Learning to make things happen

Coming to MIT, I was the classic quiet guy in the back of the room.  I could do schoolwork. . .and didn’t think too much past that.  I didn’t like it much, but I didn’t really know what else I wanted.

The East Side fixed that.  And not only from exposure to all sorts of people; the exposure to the idea that I really could make my life interesting, in ways I never would have dreamed of anywhere else.

Do I want to learn how to cook?  Then go for it.  Make mistakes.  Ask for help.  Work at it.

How about a mural?  Make the dorm something other than institutional white?  Get an idea, make a proposal, and try it.  So what if you’ve never painted before?  Worst thing that happens is you cover it in white paint and someone else gives it a try.  Who wants to live in a sterile hallway, anyway?  Humans decorate anything they can get their hands on.

Do I think a roller coaster would be amazing?  Make it happen.  Plan the design, figure out the 2x4s, get other people involved, get the safety down so that we do it right.

I couldn’t have done it anywhere else.  I had freedom, and responsibility, and community, and it’s why I want to make things happen instead of just following anyone’s plans.

Freedom to try things, to have that belief that your world is in your control, and that by working you can transform it.  Art, construction, experiences, whatever, it’s there.

Responsibility to make sure that it goes well, that you do not hurt others by carelessness, or do the job half-assed, or run roughshod over everyone else.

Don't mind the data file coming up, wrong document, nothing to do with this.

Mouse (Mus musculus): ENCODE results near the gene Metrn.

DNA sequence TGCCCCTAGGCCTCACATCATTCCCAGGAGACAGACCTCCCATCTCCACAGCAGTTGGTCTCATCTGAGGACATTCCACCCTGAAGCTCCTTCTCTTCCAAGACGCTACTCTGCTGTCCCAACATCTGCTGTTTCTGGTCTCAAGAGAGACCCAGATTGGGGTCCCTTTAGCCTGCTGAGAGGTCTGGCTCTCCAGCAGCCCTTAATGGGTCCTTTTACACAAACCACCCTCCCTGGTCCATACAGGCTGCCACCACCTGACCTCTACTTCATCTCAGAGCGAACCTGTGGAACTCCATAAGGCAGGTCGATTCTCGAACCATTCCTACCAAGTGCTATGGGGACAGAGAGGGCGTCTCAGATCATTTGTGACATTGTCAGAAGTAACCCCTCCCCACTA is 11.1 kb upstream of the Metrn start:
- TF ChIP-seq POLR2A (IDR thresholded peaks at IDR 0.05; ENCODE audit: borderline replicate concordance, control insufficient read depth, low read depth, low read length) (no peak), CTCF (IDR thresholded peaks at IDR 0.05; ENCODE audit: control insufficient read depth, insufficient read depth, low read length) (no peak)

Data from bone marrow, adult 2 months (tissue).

Community for advice, because with that many people from that many odd backgrounds somebody else will have a great idea.  Community for support, not just in execution of a plan that you want, but in picking you up when you fail so that you don’t quit for good.  Community for a social circle to relax and recharge.  Civic participation; if you want it to happen, then you’d better convince other people of the same thing.  A self-organizing community.  Doesn’t happen without freedom to move around and try new neighbors and develop culture.

The East Side gave me all that.  I’ve gone on to grad school, and I’ve run potlucks and built hacks (fake UFO crash, for the curious) and told the fun stories and listened as almost everyone else in this science department says “Damn!  I wish my school had been like that.  We never did anything interesting.”

I don’t want to hear that from future alums, too.

 

-dely ’08

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